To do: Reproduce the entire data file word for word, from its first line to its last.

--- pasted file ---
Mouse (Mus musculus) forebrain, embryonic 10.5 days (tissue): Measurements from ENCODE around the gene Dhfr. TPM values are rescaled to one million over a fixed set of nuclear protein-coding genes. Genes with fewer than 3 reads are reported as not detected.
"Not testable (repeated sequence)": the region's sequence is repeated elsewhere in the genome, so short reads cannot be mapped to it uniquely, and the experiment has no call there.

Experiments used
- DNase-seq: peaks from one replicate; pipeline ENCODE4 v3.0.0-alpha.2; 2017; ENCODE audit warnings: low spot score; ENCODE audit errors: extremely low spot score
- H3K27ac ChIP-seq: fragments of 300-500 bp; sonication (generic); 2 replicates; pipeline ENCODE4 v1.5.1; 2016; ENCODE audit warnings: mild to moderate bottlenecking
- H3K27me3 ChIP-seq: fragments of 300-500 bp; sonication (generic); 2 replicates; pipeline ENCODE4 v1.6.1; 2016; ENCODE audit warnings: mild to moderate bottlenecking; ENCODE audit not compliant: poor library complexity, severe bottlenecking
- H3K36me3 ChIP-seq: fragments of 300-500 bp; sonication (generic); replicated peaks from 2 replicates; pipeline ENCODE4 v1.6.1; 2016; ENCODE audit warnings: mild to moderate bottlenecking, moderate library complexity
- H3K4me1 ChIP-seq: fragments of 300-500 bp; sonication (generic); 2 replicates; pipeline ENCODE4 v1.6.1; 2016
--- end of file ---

Mouse (Mus musculus) forebrain, embryonic 10.5 days (tissue): Measurements from ENCODE around the gene Dhfr. TPM values are rescaled to one million over a fixed set of nuclear protein-coding genes. Genes with fewer than 3 reads are reported as not detected.
"Not testable (repeated sequence)": the region's sequence is repeated elsewhere in the genome, so short reads cannot be mapped to it uniquely, and the experiment has no call there.

Experiments used
- DNase-seq: peaks from one replicate; pipeline ENCODE4 v3.0.0-alpha.2; 2017; ENCODE audit warnings: low spot score; ENCODE audit errors: extremely low spot score
- H3K27ac ChIP-seq: fragments of 300-500 bp; sonication (generic); 2 replicates; pipeline ENCODE4 v1.5.1; 2016; ENCODE audit warnings: mild to moderate bottlenecking
- H3K27me3 ChIP-seq: fragments of 300-500 bp; sonication (generic); 2 replicates; pipeline ENCODE4 v1.6.1; 2016; ENCODE audit warnings: mild to moderate bottlenecking; ENCODE audit not compliant: poor library complexity, severe bottlenecking
- H3K36me3 ChIP-seq: fragments of 300-500 bp; sonication (generic); replicated peaks from 2 replicates; pipeline ENCODE4 v1.6.1; 2016; ENCODE audit warnings: mild to moderate bottlenecking, moderate library complexity
- H3K4me1 ChIP-seq: fragments of 300-500 bp; sonication (generic); 2 replicates; pipeline ENCODE4 v1.6.1; 2016